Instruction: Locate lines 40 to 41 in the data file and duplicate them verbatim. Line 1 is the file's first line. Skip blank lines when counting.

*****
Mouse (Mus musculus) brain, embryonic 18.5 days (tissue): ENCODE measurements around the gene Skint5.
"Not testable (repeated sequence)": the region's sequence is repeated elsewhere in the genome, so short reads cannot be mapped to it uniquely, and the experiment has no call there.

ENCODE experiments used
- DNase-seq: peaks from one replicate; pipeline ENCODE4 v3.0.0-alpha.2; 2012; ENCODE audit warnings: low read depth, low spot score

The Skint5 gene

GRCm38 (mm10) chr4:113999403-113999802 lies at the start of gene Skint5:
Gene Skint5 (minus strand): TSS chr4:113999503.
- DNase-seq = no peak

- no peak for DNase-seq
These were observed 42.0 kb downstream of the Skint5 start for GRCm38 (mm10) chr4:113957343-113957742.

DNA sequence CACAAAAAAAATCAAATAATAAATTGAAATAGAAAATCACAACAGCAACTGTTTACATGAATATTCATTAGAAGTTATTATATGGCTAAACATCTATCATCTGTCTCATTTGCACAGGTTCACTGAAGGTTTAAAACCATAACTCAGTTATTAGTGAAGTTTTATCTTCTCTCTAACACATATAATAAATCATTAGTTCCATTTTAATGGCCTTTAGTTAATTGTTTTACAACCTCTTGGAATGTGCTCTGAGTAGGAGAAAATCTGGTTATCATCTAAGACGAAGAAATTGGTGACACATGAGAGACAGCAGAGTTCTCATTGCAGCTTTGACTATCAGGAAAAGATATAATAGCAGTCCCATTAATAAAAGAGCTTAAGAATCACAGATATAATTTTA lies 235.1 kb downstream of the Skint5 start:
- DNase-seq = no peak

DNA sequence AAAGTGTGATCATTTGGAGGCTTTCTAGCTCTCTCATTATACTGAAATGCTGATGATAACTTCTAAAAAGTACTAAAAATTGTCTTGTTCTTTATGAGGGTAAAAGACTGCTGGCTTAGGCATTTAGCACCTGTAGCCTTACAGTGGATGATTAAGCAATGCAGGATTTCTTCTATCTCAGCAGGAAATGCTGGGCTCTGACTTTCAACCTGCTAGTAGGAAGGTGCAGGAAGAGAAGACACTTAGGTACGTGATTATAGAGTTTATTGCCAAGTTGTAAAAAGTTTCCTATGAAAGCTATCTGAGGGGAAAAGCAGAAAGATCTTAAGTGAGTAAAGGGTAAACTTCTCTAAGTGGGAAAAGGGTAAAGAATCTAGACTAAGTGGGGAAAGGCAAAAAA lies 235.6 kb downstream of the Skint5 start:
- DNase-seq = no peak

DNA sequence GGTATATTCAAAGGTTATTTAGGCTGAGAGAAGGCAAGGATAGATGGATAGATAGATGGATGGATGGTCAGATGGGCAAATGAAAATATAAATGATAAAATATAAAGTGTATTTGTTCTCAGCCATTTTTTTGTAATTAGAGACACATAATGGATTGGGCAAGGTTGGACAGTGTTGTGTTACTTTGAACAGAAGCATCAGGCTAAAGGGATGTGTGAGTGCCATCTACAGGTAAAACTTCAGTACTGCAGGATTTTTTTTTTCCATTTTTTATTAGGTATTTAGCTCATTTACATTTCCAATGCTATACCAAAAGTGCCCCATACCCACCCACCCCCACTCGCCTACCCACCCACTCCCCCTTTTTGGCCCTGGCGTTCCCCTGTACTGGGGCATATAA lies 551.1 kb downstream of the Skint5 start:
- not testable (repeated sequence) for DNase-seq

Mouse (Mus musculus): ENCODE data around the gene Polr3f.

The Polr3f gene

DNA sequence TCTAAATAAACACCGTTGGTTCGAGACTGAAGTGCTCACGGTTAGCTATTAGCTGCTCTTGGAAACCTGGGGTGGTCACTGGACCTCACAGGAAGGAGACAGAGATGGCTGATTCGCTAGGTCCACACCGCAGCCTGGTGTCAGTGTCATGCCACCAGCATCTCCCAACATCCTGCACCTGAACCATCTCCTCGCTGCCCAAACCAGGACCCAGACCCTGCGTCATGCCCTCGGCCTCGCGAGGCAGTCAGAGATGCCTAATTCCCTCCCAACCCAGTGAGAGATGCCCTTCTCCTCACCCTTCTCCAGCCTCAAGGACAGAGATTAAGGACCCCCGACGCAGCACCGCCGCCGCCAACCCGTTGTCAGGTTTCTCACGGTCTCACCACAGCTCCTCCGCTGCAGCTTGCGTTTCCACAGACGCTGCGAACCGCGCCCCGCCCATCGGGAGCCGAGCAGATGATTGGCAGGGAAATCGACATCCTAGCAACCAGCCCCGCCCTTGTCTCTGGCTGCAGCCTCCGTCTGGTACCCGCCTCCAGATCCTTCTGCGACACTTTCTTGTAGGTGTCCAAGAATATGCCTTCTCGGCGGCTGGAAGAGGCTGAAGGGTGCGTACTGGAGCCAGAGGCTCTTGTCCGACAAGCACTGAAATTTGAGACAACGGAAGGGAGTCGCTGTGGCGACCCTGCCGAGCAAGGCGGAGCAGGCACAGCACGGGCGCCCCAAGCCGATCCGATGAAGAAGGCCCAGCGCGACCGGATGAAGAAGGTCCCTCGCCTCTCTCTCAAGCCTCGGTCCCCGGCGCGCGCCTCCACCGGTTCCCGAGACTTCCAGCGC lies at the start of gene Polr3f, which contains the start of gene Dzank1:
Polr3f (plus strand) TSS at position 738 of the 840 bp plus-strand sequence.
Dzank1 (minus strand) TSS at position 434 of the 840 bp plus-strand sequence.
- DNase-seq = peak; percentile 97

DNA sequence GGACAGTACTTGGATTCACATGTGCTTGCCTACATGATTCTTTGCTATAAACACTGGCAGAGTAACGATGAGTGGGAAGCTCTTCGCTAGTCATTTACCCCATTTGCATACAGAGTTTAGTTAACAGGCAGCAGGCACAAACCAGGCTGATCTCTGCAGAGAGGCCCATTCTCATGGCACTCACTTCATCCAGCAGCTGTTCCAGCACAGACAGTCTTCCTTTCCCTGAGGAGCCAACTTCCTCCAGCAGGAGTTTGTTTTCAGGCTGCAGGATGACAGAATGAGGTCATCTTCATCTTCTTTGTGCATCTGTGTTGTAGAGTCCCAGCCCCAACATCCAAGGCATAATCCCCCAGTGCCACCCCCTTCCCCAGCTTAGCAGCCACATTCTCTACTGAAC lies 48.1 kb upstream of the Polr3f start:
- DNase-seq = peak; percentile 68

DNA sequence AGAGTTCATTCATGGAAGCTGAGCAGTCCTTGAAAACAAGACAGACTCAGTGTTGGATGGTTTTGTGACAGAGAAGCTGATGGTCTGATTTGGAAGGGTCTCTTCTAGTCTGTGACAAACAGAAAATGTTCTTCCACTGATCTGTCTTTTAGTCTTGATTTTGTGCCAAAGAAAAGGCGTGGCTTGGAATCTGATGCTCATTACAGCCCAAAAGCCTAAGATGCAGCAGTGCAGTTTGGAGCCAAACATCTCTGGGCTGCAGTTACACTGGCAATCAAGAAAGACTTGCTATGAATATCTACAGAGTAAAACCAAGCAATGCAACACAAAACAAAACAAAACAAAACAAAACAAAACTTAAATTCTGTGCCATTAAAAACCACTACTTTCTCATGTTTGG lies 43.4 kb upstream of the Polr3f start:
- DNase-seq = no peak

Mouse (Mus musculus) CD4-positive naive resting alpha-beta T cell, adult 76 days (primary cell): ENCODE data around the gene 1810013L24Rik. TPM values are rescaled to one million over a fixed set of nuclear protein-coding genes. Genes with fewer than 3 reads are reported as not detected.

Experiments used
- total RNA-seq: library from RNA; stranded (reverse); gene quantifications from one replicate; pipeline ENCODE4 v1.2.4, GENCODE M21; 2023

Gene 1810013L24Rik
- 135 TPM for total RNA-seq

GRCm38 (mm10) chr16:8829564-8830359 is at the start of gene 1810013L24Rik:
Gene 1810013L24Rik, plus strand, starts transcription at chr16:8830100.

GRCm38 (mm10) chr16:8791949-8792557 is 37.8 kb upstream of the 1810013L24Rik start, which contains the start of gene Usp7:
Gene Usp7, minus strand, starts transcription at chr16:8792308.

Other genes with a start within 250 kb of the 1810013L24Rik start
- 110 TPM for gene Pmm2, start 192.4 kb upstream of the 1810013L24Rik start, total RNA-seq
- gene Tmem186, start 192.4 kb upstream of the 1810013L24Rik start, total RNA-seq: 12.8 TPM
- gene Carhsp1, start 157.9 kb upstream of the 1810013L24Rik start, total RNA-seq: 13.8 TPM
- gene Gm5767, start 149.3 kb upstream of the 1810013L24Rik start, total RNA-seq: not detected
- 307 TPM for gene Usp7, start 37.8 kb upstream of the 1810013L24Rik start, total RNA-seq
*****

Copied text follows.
- gene Gm5767, start 149.3 kb upstream of the 1810013L24Rik start, total RNA-seq: not detected
- 307 TPM for gene Usp7, start 37.8 kb upstream of the 1810013L24Rik start, total RNA-seq